The following statements about Eastern Oklahoma are quoted from the United States Department of Agriculture, Weather Bureau, Section forty. Mayes County is a part of this section. "Nowhere else can be found more nutritious grasses and abundant water, and Eastern Oklahoma ranks high in the production of live stock. Eastern Oklahoma is agreeable for residence and exceptionally favorable for agricultural pursuits, so far as its climatic features are concerned. The harvesting of corn and cotton extends well into the winter months, and the soil is prepared in January, February and March for spring planting, with but little interruption on account of inclement weather. Stock needs little or no protection and the farmer may pursue his vocation throughout practically the entire year. The summers are long, with occasional periods of very high day temperatures ; abnormally high temperatures are almost invariably coincident with a dry atmosphere so that the heat is rarely oppressive. The nights are usually agreeably cool during the entire summer. Eastern Oklahoma is a distinctly agricultural country. The entire section is well watered; the rainfall is well distributed through the growing season and is ample for growing and maturing any of the staple crops ; the annual average is between forty and forty-five inches in the southern and eastern counties. Three-fourths of the annual precipitation occurs during the growing season, March 1, to October 31.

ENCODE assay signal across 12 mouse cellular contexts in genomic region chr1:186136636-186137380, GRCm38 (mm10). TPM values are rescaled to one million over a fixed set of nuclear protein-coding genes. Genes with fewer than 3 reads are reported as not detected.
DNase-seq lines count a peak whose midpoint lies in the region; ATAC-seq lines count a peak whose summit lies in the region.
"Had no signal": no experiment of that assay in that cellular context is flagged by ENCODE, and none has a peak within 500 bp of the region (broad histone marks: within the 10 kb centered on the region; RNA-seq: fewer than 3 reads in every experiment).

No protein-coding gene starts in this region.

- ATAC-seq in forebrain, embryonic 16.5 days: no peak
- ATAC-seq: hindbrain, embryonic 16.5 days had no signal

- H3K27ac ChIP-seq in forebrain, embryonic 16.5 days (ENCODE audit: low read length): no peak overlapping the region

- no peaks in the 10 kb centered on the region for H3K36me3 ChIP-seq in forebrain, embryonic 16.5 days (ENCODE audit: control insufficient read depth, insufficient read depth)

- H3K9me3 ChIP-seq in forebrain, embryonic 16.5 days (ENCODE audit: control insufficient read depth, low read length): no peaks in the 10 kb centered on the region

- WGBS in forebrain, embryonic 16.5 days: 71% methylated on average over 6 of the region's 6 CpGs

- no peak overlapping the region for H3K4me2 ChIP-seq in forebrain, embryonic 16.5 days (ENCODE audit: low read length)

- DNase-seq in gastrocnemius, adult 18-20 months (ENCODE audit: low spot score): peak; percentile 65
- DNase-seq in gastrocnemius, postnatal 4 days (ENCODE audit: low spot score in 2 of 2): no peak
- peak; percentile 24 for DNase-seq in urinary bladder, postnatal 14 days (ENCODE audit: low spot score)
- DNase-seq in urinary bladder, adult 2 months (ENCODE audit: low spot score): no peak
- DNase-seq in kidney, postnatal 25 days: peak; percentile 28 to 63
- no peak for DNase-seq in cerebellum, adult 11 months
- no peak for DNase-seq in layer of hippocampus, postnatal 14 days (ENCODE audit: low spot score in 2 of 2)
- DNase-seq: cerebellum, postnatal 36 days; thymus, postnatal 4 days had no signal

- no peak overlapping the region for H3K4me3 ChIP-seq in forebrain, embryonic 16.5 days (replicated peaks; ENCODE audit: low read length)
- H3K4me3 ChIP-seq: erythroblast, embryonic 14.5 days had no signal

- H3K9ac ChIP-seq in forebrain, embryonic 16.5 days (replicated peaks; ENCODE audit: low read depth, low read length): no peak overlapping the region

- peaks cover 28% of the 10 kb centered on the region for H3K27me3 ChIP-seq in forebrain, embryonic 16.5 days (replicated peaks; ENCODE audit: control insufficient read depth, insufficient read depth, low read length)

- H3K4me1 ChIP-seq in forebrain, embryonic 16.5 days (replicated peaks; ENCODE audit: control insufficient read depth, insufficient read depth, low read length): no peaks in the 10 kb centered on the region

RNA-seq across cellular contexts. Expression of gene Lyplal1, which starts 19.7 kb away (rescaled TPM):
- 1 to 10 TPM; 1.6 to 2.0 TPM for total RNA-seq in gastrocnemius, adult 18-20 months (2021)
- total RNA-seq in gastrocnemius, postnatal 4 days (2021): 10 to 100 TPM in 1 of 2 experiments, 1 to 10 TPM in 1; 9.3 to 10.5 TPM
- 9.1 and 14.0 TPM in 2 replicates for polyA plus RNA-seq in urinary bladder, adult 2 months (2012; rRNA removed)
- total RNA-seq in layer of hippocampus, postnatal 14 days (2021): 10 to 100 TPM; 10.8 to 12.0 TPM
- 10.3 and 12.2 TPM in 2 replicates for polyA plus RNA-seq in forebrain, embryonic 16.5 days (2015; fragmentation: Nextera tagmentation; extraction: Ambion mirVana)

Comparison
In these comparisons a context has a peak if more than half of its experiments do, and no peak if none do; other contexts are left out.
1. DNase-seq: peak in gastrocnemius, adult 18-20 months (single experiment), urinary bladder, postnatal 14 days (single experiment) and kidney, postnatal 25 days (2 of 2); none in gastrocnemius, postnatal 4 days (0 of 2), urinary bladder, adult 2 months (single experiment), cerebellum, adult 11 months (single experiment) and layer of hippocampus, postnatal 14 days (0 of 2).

The rains are general and abundant during the spring and early summer. Damaging floods occasionally occur in May and the early part of June, but seldom at other seasons of the year. July and August rains are local; showers and thunder storms usually occur at opportune intervals during these months and are ample for maturing staple crops. Good rains set in again in September and October, putting the soil in good condition for seeding and germinating wheat."
     The above quotations are a concise, authoritative statement about climate and rainfall in the section of which Mayes County is a part.

Source: Muskogee and Northeastern Oklahoma, 1922